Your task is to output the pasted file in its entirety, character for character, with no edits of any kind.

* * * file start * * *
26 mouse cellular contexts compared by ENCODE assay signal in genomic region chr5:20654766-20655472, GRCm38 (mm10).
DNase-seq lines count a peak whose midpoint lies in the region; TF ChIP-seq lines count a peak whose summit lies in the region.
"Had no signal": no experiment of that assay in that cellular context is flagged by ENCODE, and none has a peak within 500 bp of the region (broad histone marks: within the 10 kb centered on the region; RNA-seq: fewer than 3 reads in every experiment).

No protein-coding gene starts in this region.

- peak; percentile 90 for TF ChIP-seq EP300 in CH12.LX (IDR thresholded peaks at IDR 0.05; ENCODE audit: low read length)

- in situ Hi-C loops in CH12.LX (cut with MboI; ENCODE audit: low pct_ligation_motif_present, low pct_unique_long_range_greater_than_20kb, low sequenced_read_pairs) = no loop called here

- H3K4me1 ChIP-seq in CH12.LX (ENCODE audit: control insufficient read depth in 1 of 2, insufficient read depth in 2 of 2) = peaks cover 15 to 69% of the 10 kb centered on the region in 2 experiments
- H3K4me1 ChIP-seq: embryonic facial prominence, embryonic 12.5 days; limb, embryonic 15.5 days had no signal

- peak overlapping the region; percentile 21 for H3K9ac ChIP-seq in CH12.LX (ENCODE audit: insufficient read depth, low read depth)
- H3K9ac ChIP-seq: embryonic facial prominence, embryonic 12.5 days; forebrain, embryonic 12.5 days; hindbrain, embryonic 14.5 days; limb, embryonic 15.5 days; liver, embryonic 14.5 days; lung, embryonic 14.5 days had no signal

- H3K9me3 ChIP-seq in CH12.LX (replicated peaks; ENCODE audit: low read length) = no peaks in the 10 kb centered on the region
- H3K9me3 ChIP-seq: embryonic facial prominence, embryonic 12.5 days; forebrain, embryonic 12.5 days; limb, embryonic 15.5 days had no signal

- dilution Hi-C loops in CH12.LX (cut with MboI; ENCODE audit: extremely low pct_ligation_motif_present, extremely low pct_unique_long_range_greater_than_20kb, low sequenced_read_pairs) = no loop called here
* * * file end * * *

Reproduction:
26 mouse cellular contexts compared by ENCODE assay signal in genomic region chr5:20654766-20655472, GRCm38 (mm10).
DNase-seq lines count a peak whose midpoint lies in the region; TF ChIP-seq lines count a peak whose summit lies in the region.
"Had no signal": no experiment of that assay in that cellular context is flagged by ENCODE, and none has a peak within 500 bp of the region (broad histone marks: within the 10 kb centered on the region; RNA-seq: fewer than 3 reads in every experiment).

No protein-coding gene starts in this region.

- peak; percentile 90 for TF ChIP-seq EP300 in CH12.LX (IDR thresholded peaks at IDR 0.05; ENCODE audit: low read length)

- in situ Hi-C loops in CH12.LX (cut with MboI; ENCODE audit: low pct_ligation_motif_present, low pct_unique_long_range_greater_than_20kb, low sequenced_read_pairs) = no loop called here

- H3K4me1 ChIP-seq in CH12.LX (ENCODE audit: control insufficient read depth in 1 of 2, insufficient read depth in 2 of 2) = peaks cover 15 to 69% of the 10 kb centered on the region in 2 experiments
- H3K4me1 ChIP-seq: embryonic facial prominence, embryonic 12.5 days; limb, embryonic 15.5 days had no signal

- peak overlapping the region; percentile 21 for H3K9ac ChIP-seq in CH12.LX (ENCODE audit: insufficient read depth, low read depth)
- H3K9ac ChIP-seq: embryonic facial prominence, embryonic 12.5 days; forebrain, embryonic 12.5 days; hindbrain, embryonic 14.5 days; limb, embryonic 15.5 days; liver, embryonic 14.5 days; lung, embryonic 14.5 days had no signal

- H3K9me3 ChIP-seq in CH12.LX (replicated peaks; ENCODE audit: low read length) = no peaks in the 10 kb centered on the region
- H3K9me3 ChIP-seq: embryonic facial prominence, embryonic 12.5 days; forebrain, embryonic 12.5 days; limb, embryonic 15.5 days had no signal

- dilution Hi-C loops in CH12.LX (cut with MboI; ENCODE audit: extremely low pct_ligation_motif_present, extremely low pct_unique_long_range_greater_than_20kb, low sequenced_read_pairs) = no loop called here